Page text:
Tuesday, September 1, 2015 –
ARLINGTON HEIGHTS, Ill. – First Lt. Garlin Murl Conner was a farmer from Aaron, Kentucky who was inducted into the Army on March 1, 1941.
During his service in World War II, he earned four Silver Stars (the third highest military decoration for exceptional valor against the enemy) four Bronze Stars (the fourth highest military combat award for bravery, heroism or meritorious service) seven Purple Hearts (for injuries sustained during combat) and the Distinguished Service Cross (the second highest military award for extreme gallantry and risking life during combat).
The May 17, 2004, Congressional Record shows he also received the French Croix de Guerre or “Cross of War”. According to various news sources, 1st Lt. Conner, reportedly, is the second most decorated soldier of World War II.
“He’s been talked about in the family for years. I think he did a lot of great stuff,” explained his relative, Army Reserve Staff Sgt. Joshua Conner, 85th Support Command.
First Lt. Conner served with K Company, 7th Infantry Regiment, 3rd Infantry Division in Morocco, Tunisia, Algeria, Sicily, Italy and France -- the same division Audie Murphy, most decorated soldier during WWII, served in during the war. Conner earned the Distinguished Service Cross on January 24, 1945 near Houssen, France. Soldiers of the 3rd Infantry Division battled two enemies: German forces and icy, bone-chilling weather.
‘For in telling the story of the Colmar Pocket, it must be emphasized that terrain and weather were the equal of the worst any unit ever contended with anywhere,’ states the Unit History of the 3rd Infantry Division in World War II by Donald G. Taggart. The daily temperature averaged 10 degrees below zero. The night was equally cold with no moonlight.
On this particular day, Conner sprinted hundreds of yards through the impact area of intense German artillery fire and directed U.S artillery on six Mark V1 tanks and tank destroyers. 600 German infantry soldiers followed. They assaulted the spearhead position held by Conner’s battalion. While enemy shells exploded around him, Conner unreeled a spool of telephone wire, which was crucial during the war. He jumped into a ditch and for three hours, from a prone position, directed U.S artillery on German forces.
Conner remained at his observation post and repelled wave after wave of German soldiers that pushed within 15 feet of his position. While the final German assault moved forward, Conner remained at his post. He ordered U.S artillery to concentrate fire on his position. As ‘friendly shells’ exploded around him, Conner continued to direct U.S artillery fire on German forces until their attack stopped.
Staff Sgt. Conner explained that farming is the family business. The Conner’s owned hundreds of acres of land in Kentucky and grew hemp, cotton, tobacco, corn and raised livestock.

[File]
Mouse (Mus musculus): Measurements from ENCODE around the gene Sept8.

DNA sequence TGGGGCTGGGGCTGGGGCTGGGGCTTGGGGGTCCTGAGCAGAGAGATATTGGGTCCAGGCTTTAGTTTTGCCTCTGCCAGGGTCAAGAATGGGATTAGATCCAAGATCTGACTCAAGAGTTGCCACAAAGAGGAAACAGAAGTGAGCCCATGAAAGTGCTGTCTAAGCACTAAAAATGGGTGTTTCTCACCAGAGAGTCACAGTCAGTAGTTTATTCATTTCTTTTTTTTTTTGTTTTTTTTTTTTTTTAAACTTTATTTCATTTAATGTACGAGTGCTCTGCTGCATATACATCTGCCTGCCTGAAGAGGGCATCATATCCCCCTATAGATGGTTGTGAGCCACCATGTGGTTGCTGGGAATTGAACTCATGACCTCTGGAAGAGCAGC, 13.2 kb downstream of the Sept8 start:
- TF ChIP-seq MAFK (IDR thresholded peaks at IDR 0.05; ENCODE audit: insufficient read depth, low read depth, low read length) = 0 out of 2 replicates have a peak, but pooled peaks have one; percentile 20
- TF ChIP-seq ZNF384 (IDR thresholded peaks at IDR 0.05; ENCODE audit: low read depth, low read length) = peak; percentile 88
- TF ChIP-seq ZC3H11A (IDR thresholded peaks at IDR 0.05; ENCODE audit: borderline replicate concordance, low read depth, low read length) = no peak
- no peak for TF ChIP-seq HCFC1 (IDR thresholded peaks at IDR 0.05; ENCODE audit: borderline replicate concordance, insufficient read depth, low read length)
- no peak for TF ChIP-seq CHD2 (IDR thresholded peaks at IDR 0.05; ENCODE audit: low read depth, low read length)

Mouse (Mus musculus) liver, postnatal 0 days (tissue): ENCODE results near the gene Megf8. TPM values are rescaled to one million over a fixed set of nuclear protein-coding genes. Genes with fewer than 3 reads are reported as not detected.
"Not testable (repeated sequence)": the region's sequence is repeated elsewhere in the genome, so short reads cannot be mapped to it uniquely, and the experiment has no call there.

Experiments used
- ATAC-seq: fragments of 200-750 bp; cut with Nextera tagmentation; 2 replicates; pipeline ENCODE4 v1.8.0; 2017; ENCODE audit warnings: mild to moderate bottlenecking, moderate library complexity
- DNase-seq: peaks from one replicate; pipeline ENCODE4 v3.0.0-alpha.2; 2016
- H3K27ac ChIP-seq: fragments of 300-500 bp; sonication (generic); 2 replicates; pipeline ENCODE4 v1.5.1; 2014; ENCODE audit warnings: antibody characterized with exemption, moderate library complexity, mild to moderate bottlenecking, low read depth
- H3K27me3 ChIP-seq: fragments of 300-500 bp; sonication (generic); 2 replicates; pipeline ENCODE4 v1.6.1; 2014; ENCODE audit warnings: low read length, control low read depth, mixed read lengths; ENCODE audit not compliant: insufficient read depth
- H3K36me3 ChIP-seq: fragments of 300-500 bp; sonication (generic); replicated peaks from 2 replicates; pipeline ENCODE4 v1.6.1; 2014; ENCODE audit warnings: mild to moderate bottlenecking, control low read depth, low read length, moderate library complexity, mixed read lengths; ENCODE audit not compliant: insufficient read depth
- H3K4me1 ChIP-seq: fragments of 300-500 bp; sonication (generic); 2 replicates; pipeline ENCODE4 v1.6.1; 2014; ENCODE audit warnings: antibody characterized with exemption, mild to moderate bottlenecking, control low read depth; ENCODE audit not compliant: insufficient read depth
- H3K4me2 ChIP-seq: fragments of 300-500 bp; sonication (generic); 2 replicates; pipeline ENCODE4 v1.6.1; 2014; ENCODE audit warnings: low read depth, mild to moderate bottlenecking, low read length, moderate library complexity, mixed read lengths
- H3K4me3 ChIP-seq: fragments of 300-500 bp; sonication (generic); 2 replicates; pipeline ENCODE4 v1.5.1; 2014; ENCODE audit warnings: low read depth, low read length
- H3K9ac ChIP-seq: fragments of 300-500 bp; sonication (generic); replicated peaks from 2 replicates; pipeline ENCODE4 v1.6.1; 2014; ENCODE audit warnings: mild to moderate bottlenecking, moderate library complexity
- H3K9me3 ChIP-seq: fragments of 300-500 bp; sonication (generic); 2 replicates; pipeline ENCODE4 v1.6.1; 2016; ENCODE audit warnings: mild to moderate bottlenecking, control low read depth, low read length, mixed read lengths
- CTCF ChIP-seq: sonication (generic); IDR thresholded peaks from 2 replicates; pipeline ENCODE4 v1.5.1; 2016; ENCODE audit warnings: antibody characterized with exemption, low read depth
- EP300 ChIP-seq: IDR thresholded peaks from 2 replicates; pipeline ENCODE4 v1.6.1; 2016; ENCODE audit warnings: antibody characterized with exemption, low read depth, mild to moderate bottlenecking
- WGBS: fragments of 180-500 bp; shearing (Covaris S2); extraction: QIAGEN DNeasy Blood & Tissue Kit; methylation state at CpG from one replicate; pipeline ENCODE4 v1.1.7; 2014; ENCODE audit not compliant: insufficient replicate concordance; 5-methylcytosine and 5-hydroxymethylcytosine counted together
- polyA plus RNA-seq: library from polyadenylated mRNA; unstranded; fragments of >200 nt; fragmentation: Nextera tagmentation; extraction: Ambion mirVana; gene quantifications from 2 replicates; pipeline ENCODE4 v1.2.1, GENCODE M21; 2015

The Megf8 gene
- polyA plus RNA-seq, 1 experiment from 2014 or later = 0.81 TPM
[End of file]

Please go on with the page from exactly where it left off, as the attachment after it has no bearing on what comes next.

According to his family, 1st Lt. Conner worked for the manpower office in Clinton County and several courthouses and community centers. He also served as president of the Clinton County Farm Bureau, and became recognized as the most decorated war veteran living in Kentucky.
“CBS has done stories on him. Army Times has done stories on him,” explained Staff Sgt. Conner. “There have been multiple petitions to Congress and now it’s being reviewed by a court for him to receive the Congressional Medal of Honor. The big thing is his family wants him to get what he deserves… even though he didn’t want it.”
“His commander wrote in the most recent petition for him to (receive) the Medal of Honor about how he had wished he had taken the time during combat operations to properly write the award for Murl Conner,” explained Staff Sgt. Conner.
Interviews with soldiers who served with 1st Lt. Conner were included in the retroactive petition.
“I believe it’s in one of the circuit courts now in Kentucky,” explained Staff Sgt. Conner.
In a letter written by then Lt. Col. Lloyd B. Ramsey to his son about Conner dated February 18th, 1945, he said “He was a sergeant until July and now is a first lieutenant. He has the Distinguished Service Cross which could have been, I believe, a Congressional Medal of Honor, but he was heading home and we wanted to get him what he deserved before he left.”
Many people, from school children in Wisconsin to distinguished lawmakers to World War II historian Stephen Ambrose have supported efforts to award Conner the Army’s highest medal. Ambrose wrote about Connor on Nov. 11, 2000.
“I am in complete support of the effort to make first lieutenant Garlin Murl Conner a Medal of Honor recipient. What lieutenant Conner did in stopping the German assault near Houssen, France in January 1945 was far above the call of duty.”
The Rhode Island Senate offered a resolution on June 1, 2005 that called on Congress to award the Congressional Medal of Honor to Conner, who died in 1998. The resolution states, in part, that Conner served over 800 days on the front lines. In the same resolution, seven former generals voiced support for Conner to receive the Congressional Medal of Honor.
The Conner’s family history, buried in military service, does not begin with 1st Lt. Conner; but it dates back to the early beginnings of America with Lawrence Conner, according to their family’s historical records. Lawrence Conner arrived in America as an indentured servant emigrating from Dublin, Ireland. Family historical documents state that he served with the 8th and 12th Virginia Regiments during the Revolutionary War. But in reflecting on the heroic actions of his relative -- Garlin Murl Conner, Staff Sgt. Conner felt that this story was an important one for the country.
“It’s time to recognize something that’s been overshadowed and overlooked. He’s a deserving soldier and to reward him would be beneficial to everyone.”